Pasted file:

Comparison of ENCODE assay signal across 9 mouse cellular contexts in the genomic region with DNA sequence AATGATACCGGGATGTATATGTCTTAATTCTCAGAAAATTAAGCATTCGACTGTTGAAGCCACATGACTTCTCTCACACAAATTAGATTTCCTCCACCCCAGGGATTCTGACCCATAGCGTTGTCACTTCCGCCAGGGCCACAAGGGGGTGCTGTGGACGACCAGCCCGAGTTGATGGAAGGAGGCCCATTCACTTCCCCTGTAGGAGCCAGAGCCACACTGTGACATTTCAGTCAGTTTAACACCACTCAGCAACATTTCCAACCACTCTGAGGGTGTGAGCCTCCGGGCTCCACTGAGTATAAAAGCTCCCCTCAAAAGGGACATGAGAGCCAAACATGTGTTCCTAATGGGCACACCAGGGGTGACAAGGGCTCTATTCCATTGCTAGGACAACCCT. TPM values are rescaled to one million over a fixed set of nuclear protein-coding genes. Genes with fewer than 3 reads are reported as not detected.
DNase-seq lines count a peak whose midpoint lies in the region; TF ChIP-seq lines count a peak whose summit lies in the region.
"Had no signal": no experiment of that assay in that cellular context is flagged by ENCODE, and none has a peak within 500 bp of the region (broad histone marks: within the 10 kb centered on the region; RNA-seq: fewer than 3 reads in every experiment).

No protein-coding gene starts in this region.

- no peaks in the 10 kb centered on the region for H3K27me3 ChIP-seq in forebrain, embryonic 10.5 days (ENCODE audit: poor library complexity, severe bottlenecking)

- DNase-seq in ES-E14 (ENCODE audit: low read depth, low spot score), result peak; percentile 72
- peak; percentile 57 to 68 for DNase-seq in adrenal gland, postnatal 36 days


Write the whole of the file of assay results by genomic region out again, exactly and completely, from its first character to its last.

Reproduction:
Comparison of ENCODE assay signal across 9 mouse cellular contexts in the genomic region with DNA sequence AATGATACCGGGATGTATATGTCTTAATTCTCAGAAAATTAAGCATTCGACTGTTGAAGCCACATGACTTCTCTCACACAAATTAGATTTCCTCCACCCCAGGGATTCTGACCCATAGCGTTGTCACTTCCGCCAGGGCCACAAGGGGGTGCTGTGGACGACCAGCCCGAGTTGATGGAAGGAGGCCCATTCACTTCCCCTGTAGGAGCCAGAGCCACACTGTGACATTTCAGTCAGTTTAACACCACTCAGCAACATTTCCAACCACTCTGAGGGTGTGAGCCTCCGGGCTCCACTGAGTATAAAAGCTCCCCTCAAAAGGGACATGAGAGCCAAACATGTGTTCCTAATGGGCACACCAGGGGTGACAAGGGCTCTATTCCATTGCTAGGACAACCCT. TPM values are rescaled to one million over a fixed set of nuclear protein-coding genes. Genes with fewer than 3 reads are reported as not detected.
DNase-seq lines count a peak whose midpoint lies in the region; TF ChIP-seq lines count a peak whose summit lies in the region.
"Had no signal": no experiment of that assay in that cellular context is flagged by ENCODE, and none has a peak within 500 bp of the region (broad histone marks: within the 10 kb centered on the region; RNA-seq: fewer than 3 reads in every experiment).

No protein-coding gene starts in this region.

- no peaks in the 10 kb centered on the region for H3K27me3 ChIP-seq in forebrain, embryonic 10.5 days (ENCODE audit: poor library complexity, severe bottlenecking)

- DNase-seq in ES-E14 (ENCODE audit: low read depth, low spot score), result peak; percentile 72
- peak; percentile 57 to 68 for DNase-seq in adrenal gland, postnatal 36 days